A stranger to our yard, who looked the city,
Yet did in country fashion in that there
He sat and waited till he drew us out
A-buttoning coats to ask him who he was.
He proved to be the city come again To look for something it had left behind And could not do without and keep its Christmas.
He asked if I would sell my Christmas trees; My woods—the young fir balsams like a place Where houses all are churches and have spires.
I hadn’t thought of them as Christmas Trees.
I doubt if I was tempted for a moment To sell them off their feet to go in cars And leave the slope behind the house all bare, Where the sun shines now no warmer than the moon.
I’d hate to have them know it if I was.
Yet more I’d hate to hold my trees except As others hold theirs or refuse for them, Beyond the time of profitable growth, The trial by market everything must come to.
I dallied so much with the thought of selling.
Then whether from mistaken courtesy And fear of seeming short of speech, or whether From hope of hearing good of what was mine, I said, “There aren’t enough to be worth while.
” “I could soon tell how many they would cut, You let me look them over.
” “You could look.
But don’t expect I’m going to let you have them.
” Pasture they spring in, some in clumps too close That lop each other of boughs, but not a few Quite solitary and having equal boughs All round and round.
The latter he nodded “Yes” to, Or paused to say beneath some lovelier one, With a buyer’s moderation, “That would do.
” I thought so too, but wasn’t there to say so.
We climbed the pasture on the south, crossed over, And came down on the north.
He said, “A thousand.
” “A thousand Christmas trees!—at what apiece?” He felt some need of softening that to me: “A thousand trees would come to thirty dollars.
” Then I was certain I had never meant To let him have them.
Never show surprise! But thirty dollars seemed so small beside The extent of pasture I should strip, three cents (For that was all they figured out apiece), Three cents so small beside the dollar friends I should be writing to within the hour Would pay in cities for good trees like those, Regular vestry-trees whole Sunday Schools Could hang enough on to pick off enough.
A thousand Christmas trees I didn’t know I had! Worth three cents more to give away than sell, As may be shown by a simple calculation.
Too bad I couldn’t lay one in a letter.
I can’t help wishing I could send you one, In wishing you herewith a Merry Christmas.
Written by Ogden Nash | Create an image from this poem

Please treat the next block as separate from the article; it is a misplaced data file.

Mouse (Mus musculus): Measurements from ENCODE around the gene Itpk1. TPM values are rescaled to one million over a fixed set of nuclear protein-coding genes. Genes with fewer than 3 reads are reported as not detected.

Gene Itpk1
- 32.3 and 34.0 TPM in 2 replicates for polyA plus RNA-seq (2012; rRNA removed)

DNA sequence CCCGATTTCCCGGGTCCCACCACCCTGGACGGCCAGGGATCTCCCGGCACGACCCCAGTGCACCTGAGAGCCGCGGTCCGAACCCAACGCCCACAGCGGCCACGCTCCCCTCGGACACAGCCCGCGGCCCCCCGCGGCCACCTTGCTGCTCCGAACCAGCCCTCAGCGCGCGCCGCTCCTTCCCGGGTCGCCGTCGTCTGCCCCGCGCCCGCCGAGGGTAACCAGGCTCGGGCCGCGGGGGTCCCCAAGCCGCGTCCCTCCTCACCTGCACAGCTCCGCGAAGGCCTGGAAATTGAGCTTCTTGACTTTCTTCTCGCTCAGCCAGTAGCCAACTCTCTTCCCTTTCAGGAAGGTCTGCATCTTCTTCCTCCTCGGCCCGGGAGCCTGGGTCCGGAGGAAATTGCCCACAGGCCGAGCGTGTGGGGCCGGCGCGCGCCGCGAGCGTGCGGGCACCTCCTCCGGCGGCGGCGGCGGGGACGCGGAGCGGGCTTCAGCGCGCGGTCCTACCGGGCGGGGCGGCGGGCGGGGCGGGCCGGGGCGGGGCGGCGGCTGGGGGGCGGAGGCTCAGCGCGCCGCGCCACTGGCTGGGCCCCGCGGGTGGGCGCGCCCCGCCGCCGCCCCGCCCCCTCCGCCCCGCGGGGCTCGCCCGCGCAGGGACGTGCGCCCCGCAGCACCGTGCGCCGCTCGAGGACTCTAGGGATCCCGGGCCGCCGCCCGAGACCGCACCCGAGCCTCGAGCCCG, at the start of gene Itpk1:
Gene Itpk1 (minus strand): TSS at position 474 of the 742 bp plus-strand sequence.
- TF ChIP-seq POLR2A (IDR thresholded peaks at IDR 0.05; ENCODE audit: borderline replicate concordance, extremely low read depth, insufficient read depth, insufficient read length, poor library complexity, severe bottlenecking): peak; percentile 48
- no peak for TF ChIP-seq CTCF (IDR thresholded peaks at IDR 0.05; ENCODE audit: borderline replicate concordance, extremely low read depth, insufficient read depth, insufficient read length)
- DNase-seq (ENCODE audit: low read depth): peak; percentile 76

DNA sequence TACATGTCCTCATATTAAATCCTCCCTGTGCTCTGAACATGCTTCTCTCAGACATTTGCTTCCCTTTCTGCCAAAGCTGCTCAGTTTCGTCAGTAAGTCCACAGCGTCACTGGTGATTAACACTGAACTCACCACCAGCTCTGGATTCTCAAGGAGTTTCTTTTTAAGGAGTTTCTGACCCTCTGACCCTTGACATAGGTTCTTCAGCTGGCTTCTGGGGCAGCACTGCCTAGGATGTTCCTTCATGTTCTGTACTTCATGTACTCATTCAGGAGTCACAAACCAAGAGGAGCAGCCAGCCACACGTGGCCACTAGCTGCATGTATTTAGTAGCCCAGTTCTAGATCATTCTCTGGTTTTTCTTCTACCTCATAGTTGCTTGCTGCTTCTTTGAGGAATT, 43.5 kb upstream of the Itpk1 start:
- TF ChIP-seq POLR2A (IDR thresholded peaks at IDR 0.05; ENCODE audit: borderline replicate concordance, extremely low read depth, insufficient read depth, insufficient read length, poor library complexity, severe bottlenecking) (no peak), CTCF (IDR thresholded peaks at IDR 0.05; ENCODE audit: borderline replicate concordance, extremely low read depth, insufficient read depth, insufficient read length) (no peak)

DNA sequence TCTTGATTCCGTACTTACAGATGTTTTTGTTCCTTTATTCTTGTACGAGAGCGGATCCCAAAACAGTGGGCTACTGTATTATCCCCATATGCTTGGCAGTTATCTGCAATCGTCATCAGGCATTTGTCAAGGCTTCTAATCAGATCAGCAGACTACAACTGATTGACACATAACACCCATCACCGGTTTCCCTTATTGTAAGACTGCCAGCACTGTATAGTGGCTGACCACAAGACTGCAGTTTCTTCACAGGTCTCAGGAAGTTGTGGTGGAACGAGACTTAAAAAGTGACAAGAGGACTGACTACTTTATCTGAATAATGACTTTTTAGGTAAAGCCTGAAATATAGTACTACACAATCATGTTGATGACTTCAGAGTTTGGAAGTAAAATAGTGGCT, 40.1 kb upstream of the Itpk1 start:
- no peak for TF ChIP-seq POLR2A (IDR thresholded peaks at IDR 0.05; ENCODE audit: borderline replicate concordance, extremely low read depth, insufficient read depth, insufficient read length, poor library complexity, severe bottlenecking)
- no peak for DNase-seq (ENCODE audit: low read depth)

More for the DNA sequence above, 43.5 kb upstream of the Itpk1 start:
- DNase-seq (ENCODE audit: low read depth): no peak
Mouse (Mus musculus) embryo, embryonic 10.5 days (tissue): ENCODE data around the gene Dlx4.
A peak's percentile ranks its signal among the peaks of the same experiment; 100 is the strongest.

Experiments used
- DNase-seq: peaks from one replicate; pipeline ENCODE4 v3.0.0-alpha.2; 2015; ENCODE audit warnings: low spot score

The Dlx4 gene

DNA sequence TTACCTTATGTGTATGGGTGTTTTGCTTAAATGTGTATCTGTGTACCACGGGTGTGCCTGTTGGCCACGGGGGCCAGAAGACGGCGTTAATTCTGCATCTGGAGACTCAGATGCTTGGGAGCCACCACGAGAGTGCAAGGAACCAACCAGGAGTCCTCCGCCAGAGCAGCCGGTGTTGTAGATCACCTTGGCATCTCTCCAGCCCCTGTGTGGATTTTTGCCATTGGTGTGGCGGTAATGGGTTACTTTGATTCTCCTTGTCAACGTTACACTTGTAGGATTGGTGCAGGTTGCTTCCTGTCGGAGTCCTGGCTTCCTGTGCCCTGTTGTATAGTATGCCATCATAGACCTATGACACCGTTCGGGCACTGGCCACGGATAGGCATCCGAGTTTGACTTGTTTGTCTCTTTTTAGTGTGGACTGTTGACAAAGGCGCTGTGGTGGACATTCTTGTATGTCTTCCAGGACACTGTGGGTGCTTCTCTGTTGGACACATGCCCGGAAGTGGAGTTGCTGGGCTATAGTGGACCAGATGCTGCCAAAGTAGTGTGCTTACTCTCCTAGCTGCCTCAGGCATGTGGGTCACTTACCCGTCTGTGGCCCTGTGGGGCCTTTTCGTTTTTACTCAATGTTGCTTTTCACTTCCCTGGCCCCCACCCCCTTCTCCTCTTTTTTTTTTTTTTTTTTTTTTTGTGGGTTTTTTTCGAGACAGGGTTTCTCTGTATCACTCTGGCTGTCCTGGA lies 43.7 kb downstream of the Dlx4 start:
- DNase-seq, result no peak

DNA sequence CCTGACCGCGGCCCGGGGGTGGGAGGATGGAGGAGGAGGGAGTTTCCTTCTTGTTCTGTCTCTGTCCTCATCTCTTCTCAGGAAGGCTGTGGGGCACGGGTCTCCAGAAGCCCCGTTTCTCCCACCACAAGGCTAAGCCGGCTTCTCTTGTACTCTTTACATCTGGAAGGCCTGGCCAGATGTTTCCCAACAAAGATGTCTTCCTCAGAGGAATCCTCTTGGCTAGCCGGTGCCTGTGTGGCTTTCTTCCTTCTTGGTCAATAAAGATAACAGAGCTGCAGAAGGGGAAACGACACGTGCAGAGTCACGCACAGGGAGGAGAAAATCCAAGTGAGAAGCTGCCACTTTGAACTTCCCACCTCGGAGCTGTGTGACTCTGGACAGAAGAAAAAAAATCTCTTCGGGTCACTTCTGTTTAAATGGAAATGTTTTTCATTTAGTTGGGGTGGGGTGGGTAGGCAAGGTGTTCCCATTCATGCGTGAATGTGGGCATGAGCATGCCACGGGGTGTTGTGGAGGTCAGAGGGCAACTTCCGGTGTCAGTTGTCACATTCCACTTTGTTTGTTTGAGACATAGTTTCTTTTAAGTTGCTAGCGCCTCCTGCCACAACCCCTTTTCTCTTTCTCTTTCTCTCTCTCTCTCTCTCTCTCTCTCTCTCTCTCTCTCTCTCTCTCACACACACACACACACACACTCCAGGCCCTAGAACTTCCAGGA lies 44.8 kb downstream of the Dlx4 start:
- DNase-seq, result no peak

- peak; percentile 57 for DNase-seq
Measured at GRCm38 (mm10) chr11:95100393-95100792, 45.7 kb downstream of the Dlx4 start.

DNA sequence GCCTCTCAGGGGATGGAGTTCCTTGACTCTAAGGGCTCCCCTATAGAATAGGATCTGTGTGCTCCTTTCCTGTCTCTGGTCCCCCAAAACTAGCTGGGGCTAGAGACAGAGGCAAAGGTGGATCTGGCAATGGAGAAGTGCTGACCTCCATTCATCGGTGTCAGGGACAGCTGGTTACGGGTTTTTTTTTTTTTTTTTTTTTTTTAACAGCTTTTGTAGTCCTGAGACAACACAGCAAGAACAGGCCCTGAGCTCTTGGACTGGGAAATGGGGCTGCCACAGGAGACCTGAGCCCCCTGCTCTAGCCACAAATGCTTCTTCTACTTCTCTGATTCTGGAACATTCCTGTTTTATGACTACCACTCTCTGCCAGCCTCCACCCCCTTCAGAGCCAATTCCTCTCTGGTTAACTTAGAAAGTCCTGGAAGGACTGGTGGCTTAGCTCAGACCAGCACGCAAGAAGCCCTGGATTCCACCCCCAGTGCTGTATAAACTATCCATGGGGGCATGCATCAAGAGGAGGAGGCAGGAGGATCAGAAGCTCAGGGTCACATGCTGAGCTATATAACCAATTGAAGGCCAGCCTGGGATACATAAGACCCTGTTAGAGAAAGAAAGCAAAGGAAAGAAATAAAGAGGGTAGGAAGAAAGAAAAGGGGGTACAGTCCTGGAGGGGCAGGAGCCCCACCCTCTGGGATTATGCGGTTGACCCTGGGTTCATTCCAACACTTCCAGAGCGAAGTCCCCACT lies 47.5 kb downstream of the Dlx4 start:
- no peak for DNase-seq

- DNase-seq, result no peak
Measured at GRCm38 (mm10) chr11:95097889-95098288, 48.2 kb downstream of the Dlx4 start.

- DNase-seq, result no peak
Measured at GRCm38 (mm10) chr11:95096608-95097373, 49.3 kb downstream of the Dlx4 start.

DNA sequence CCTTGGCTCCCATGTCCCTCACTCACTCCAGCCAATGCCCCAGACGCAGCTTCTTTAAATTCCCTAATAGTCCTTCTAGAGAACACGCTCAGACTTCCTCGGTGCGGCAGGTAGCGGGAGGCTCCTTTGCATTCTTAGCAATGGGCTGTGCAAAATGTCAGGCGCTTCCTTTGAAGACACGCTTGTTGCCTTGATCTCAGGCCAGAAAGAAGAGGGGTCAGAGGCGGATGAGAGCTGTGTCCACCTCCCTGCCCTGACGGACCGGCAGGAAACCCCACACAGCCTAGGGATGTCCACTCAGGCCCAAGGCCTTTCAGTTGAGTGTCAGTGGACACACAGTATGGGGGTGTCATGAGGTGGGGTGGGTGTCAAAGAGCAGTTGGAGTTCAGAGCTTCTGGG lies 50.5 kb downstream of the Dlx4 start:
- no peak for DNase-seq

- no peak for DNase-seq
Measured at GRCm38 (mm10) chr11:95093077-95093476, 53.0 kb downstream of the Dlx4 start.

The Boy Who Laughed At Santa Claus

 In Baltimore there lived a boy.
He wasn't anybody's joy.
Although his name was Jabez Dawes, His character was full of flaws.
In school he never led his classes, He hid old ladies' reading glasses, His mouth was open when he chewed, And elbows to the table glued.
He stole the milk of hungry kittens, And walked through doors marked NO ADMITTANCE.
He said he acted thus because There wasn't any Santa Claus.
Another trick that tickled Jabez Was crying 'Boo' at little babies.
He brushed his teeth, they said in town, Sideways instead of up and down.
Yet people pardoned every sin, And viewed his antics with a grin, Till they were told by Jabez Dawes, 'There isn't any Santa Claus!' Deploring how he did behave, His parents swiftly sought their grave.
They hurried through the portals pearly, And Jabez left the funeral early.
Like whooping cough, from child to child, He sped to spread the rumor wild: 'Sure as my name is Jabez Dawes There isn't any Santa Claus!' Slunk like a weasel of a marten Through nursery and kindergarten, Whispering low to every tot, 'There isn't any, no there's not!' The children wept all Christmas eve And Jabez chortled up his sleeve.
No infant dared hang up his stocking For fear of Jabez' ribald mocking.
He sprawled on his untidy bed, Fresh malice dancing in his head, When presently with scalp-a-tingling, Jabez heard a distant jingling; He heard the crunch of sleigh and hoof Crisply alighting on the roof.
What good to rise and bar the door? A shower of soot was on the floor.
What was beheld by Jabez Dawes? The fireplace full of Santa Claus! Then Jabez fell upon his knees With cries of 'Don't,' and 'Pretty Please.
' He howled, 'I don't know where you read it, But anyhow, I never said it!' 'Jabez' replied the angry saint, 'It isn't I, it's you that ain't.
Although there is a Santa Claus, There isn't any Jabez Dawes!' Said Jabez then with impudent vim, 'Oh, yes there is, and I am him! Your magic don't scare me, it doesn't' And suddenly he found he wasn't! From grimy feet to grimy locks, Jabez became a Jack-in-the-box, An ugly toy with springs unsprung, Forever sticking out his tongue.
The neighbors heard his mournful squeal; They searched for him, but not with zeal.
No trace was found of Jabez Dawes, Which led to thunderous applause, And people drank a loving cup And went and hung their stockings up.
All you who sneer at Santa Claus, Beware the fate of Jabez Dawes, The saucy boy who mocked the saint.
Donner and Blitzen licked off his paint.
Written by Edwin Arlington Robinson | Create an image from this poem

Peace on Earth

 He took a frayed hat from his head, 
And “Peace on Earth” was what he said.
“A morsel out of what you’re worth, And there we have it: Peace on Earth.
Not much, although a little more Than what there was on earth before I’m as you see, I’m Ichabod,— But never mind the ways I’ve trod; I’m sober now, so help me God.
” I could not pass the fellow by.
“Do you believe in God?” said I; “And is there to be Peace on Earth?” “Tonight we celebrate the birth,” He said, “of One who died for men; The Son of God, we say.